Now that Thanksgiving has come and gone, it’s time to start tackling the mystery of the turkey. The mystery of the turkey? What could I possibly mean by that? What I mean is that it’s time to answer this pressing question – do turkeys lay eggs?
This is a question that a lot of people have but aren’t quite sure they’re confident enough to ask. Have you ever noticed when you go to a grocery store you only see chicken eggs but not turkey eggs? Is it even possible for turkeys to lay eggs?
The answer to this question is yes. Turkeys do lay eggs. So, since that’s the case, how come we never see them in stores? We’ll be happy to break down all of the facts of buying and eating turkey eggs!
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Do Turkeys Lay Eggs? Yes! But Do People Eat Turkey Eggs?
For those of you who have turkey eggs or are considering buying some, you’re probably questioning if they are even edible. Turkey eggs are indeed edible. However, the way that they are cooked compared to chicken eggs is a little bit different.
You can scramble, poach, or fry them, but because they are bigger than chicken eggs, it’s going to require a little bit more time for you to cook them.
Whenever you bake with turkey eggs, you only have to use one of them. Substituting a chicken egg for a turkey egg when making baked goods can double the portion of the recipe while simultaneously adding a creamier taste to your dish.
Using turkey eggs when you cook can be a good start to trying out a new dish with a whole new taste.
Which Breeds of Turkeys Are Best for Eggs?
You’re probably thinking, “Why does it matter where I get my turkey eggs from? They’re all gonna taste the same, right?” The answer to this question is no. There are different breeds of turkeys that can lay eggs that can produce a different taste.
Beltsville Whites are some of the best egg layers, but may have trouble with fertility without sufficient daylight hours. This is similar to chickens, who often need a light in the coop to continue producing eggs.
Bronze and Jersey Buff turkeys are good egg-laying options as well.
If any of you want a turkey egg that will be relatively large in size, the best breed to go with is a heritage breed. Since it hasn’t been modified through breeding and selection in any way (which typically was done to produce larger carcass sizes for the Thanksgiving Day table), a heritage breed can lay larger eggs compared to their familial counterparts.
Another factor that plays a role in laying a good batch of turkey eggs depends on the turkey’s health. As long as they are being raised and cared for properly – no matter the breed – they can produce great quality eggs that will be enjoyable for everyone.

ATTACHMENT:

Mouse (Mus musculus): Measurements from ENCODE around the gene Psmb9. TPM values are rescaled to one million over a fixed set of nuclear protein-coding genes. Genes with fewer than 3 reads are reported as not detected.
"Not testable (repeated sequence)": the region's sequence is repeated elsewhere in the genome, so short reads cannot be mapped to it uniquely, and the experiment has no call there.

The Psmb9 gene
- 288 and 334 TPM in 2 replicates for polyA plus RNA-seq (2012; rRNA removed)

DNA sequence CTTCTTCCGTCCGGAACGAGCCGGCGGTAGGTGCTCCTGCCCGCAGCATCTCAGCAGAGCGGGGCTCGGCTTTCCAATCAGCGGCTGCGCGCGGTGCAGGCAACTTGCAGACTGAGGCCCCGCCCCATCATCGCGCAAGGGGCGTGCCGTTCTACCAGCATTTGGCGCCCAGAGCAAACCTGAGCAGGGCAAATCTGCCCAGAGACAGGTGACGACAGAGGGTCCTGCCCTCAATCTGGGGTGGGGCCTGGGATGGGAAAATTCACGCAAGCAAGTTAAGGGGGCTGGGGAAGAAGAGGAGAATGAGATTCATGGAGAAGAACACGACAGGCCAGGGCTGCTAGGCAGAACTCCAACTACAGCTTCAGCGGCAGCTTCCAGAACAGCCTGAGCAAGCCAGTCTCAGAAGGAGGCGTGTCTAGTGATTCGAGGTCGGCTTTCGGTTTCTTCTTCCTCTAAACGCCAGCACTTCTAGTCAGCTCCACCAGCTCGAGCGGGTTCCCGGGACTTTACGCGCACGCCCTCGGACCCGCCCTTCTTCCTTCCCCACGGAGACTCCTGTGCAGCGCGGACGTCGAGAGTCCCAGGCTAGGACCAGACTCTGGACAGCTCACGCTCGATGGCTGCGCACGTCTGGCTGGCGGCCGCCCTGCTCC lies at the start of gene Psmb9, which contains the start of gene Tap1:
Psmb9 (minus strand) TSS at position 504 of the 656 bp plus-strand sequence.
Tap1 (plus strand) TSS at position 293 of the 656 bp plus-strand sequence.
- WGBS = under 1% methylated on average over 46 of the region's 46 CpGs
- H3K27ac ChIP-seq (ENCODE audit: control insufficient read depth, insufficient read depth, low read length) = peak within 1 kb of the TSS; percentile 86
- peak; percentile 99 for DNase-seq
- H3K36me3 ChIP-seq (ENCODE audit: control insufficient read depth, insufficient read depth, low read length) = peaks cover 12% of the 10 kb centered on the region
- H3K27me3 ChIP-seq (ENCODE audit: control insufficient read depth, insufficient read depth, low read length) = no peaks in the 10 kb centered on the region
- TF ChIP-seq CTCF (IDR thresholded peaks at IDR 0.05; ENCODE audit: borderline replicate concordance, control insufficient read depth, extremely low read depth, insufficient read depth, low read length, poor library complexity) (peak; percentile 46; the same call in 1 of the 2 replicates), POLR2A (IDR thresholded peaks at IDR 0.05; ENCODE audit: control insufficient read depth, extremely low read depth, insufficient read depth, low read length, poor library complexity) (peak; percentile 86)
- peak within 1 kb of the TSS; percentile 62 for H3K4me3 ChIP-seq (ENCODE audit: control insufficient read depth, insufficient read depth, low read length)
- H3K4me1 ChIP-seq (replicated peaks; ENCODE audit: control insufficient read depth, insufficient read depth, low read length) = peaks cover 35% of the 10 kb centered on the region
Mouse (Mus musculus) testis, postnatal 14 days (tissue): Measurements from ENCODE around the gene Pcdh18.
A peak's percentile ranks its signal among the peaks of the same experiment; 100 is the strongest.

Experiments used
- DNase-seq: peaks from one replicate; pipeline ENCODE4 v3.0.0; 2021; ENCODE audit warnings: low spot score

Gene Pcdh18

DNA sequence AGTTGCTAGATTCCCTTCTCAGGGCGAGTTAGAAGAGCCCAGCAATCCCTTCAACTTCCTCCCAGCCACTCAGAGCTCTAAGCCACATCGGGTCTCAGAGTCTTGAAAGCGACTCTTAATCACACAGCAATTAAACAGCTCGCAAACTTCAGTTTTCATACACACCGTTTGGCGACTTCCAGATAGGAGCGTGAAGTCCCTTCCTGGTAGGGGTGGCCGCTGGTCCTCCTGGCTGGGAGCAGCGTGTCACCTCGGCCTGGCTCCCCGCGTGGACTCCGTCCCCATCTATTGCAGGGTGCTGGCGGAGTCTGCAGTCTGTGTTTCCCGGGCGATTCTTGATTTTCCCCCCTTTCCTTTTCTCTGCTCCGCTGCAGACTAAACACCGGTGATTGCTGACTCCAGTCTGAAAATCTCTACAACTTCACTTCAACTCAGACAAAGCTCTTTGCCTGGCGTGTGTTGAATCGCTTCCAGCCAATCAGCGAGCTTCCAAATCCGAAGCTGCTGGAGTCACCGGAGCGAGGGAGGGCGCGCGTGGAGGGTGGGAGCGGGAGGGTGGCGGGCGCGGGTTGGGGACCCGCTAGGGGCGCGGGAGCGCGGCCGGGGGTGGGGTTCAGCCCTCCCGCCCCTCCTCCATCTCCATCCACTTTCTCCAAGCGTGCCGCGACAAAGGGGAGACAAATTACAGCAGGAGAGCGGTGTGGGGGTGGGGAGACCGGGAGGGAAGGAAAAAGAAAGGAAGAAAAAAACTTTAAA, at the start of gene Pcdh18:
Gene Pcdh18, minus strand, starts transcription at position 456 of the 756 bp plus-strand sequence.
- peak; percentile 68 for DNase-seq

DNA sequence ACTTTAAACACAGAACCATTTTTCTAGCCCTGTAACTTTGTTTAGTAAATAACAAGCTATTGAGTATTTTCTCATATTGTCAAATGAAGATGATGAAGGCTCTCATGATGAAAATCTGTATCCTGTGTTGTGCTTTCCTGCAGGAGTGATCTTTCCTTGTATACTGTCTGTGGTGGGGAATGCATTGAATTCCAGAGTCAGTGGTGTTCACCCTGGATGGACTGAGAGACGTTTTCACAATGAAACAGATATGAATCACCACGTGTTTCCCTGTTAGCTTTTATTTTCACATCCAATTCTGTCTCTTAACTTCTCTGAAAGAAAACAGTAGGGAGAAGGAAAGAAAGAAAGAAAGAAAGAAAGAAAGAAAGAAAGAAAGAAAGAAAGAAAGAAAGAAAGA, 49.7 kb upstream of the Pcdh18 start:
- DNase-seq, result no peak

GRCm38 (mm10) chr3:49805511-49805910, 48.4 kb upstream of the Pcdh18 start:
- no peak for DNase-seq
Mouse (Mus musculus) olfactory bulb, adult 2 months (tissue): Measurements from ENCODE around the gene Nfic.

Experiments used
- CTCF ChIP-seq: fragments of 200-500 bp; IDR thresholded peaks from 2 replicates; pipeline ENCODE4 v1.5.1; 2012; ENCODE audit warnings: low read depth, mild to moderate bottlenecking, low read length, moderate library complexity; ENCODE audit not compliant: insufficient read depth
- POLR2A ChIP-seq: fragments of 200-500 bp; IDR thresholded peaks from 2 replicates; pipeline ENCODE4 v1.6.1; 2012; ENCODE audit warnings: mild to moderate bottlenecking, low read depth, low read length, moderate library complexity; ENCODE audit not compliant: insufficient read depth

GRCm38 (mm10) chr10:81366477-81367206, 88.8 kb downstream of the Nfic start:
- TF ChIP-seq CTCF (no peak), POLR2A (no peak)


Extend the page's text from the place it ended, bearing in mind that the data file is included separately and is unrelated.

How Often Do Turkeys Lay Eggs?
Turkeys do not lay eggs the same amount of time that chickens do. In fact, turkeys lay less eggs in a year than a chicken does. The average turkey will only lay one or two eggs within a week. The most times that turkeys lay a full batch of eggs to hatch will only be once per year.
This is quite a bit less than the amount that chickens can lay, which is once per day. Within a year, chickens can lay over 300 eggs per year compared to that of a turkey, which we will discuss a little later.
How Big Are Turkey Eggs?
Another factor between turkey eggs and chicken eggs is the difference in size. Turkey eggs are bigger than chicken eggs and they are just a tad bit pointier at the end, too.
Keep in mind that the size of a turkey egg can vary depending on the mother hen and her wellness. The average egg can be between 2 and 2.7 inches in size with a circumference that averages 5 inches.
As for the inside of the egg, the interior could possibly have between 65-115 grams of material. Because turkey eggs are bigger than chicken eggs, you’ll be getting a bigger portion size when you’re cooking with these.
Another difference between them both is the thickness in the shells. Turkey eggshells are thicker than chicken eggshells, so it might take a tad bit more work to crack them when you get ready to cook them for your next meal. Here’s a tool that can help with smaller eggs.
How Many Eggs Do Turkeys Lay?
Compared to chickens, turkeys lay fewer eggs within a year.
Cumulatively, farmers can expect their turkeys to only lay 100 eggs each year. Keep in mind that this is one of the reasons (among others) why we hardly see turkey eggs in grocery stores – something we will talk about later on.
What Color is a Turkey Egg?
As you can probably imagine, the color of a turkey is different from that of a chicken egg. Turkey eggs are typically off-white with tiny brown speckles on them.
As for the inside of a turkey egg, the yolk will look similar to that of a chicken egg, yellow with the egg whites being a clear color.
Do Turkeys Lay Eggs Year Round?
Turkeys do lay their eggs year-round, but it is done sporadically and not on a consistent basis. As stated earlier, compared to their chicken counterparts, turkeys lay eggs less often. Their clutches can contain anywhere between 2-14 eggs.
Imagine them doing this at different times throughout the year. Because their batches include such little numbers, they can’t produce as many eggs as chickens can.
However, the consolation here is that you’ll get bigger eggs overall – so it’s a wash.
So imagine how many eggs you can save on a rainy day when you can just substitute them for turkey eggs instead? That’s a great bonus to consider if you want more bang for your buck!
Turkey Eggs vs. Chicken Eggs
We’ve already compared turkey and chicken eggs in several different areas, particularly in the size and frequency of laying.